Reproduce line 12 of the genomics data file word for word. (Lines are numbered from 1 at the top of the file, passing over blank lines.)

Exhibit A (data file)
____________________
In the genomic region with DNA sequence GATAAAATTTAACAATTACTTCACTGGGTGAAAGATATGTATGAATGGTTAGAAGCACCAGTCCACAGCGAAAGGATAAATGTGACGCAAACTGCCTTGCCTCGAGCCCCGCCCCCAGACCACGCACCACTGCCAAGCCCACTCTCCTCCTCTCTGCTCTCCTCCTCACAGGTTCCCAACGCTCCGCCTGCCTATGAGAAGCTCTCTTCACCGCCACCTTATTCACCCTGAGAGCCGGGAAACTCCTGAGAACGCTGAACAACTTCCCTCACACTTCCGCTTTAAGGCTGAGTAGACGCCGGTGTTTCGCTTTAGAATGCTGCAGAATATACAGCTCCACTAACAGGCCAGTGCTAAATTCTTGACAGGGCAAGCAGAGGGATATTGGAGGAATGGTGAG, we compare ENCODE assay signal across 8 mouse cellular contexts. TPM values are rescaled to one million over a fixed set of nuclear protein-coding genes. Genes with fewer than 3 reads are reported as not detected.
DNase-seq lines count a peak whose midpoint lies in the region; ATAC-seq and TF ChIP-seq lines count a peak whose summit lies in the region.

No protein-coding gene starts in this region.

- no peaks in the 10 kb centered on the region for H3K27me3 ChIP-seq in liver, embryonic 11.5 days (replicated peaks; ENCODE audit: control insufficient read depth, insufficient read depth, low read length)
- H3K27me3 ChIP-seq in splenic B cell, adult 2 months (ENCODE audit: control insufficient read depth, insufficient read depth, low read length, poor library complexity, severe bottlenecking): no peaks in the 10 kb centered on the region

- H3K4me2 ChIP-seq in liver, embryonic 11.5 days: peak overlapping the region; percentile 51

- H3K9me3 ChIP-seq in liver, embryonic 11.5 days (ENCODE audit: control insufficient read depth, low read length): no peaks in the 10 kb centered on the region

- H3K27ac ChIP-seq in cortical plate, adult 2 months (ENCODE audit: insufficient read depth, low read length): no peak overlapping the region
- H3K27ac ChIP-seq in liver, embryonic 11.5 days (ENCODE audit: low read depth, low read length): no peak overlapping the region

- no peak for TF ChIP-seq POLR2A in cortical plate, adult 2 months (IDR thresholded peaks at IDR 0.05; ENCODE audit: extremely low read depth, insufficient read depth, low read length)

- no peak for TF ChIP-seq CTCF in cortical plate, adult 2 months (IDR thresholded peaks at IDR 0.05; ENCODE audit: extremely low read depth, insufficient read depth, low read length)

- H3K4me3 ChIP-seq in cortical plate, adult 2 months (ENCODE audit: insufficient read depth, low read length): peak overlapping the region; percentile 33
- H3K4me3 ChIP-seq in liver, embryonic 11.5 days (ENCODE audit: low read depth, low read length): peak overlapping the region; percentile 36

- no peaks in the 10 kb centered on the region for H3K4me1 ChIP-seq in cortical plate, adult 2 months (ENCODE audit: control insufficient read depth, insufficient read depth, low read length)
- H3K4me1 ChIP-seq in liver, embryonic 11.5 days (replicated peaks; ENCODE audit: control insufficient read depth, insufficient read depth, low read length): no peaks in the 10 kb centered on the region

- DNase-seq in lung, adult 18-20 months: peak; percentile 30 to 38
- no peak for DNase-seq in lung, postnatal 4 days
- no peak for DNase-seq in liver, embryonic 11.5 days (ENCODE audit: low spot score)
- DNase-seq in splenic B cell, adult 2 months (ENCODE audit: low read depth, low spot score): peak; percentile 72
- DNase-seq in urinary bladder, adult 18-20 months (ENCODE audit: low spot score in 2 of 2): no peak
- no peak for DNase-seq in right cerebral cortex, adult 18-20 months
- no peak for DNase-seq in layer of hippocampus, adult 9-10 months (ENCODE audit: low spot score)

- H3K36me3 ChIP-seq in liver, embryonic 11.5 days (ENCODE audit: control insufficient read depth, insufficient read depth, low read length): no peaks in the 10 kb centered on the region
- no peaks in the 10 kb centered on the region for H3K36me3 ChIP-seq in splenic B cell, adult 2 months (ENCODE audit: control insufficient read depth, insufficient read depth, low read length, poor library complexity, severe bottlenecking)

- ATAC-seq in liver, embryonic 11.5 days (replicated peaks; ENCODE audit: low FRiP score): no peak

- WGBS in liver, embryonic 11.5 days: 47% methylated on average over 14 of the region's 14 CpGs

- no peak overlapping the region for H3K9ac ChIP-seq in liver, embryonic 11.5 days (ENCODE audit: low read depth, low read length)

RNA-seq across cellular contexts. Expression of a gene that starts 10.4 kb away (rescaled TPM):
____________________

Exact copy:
- H3K4me3 ChIP-seq in cortical plate, adult 2 months (ENCODE audit: insufficient read depth, low read length): peak overlapping the region; percentile 33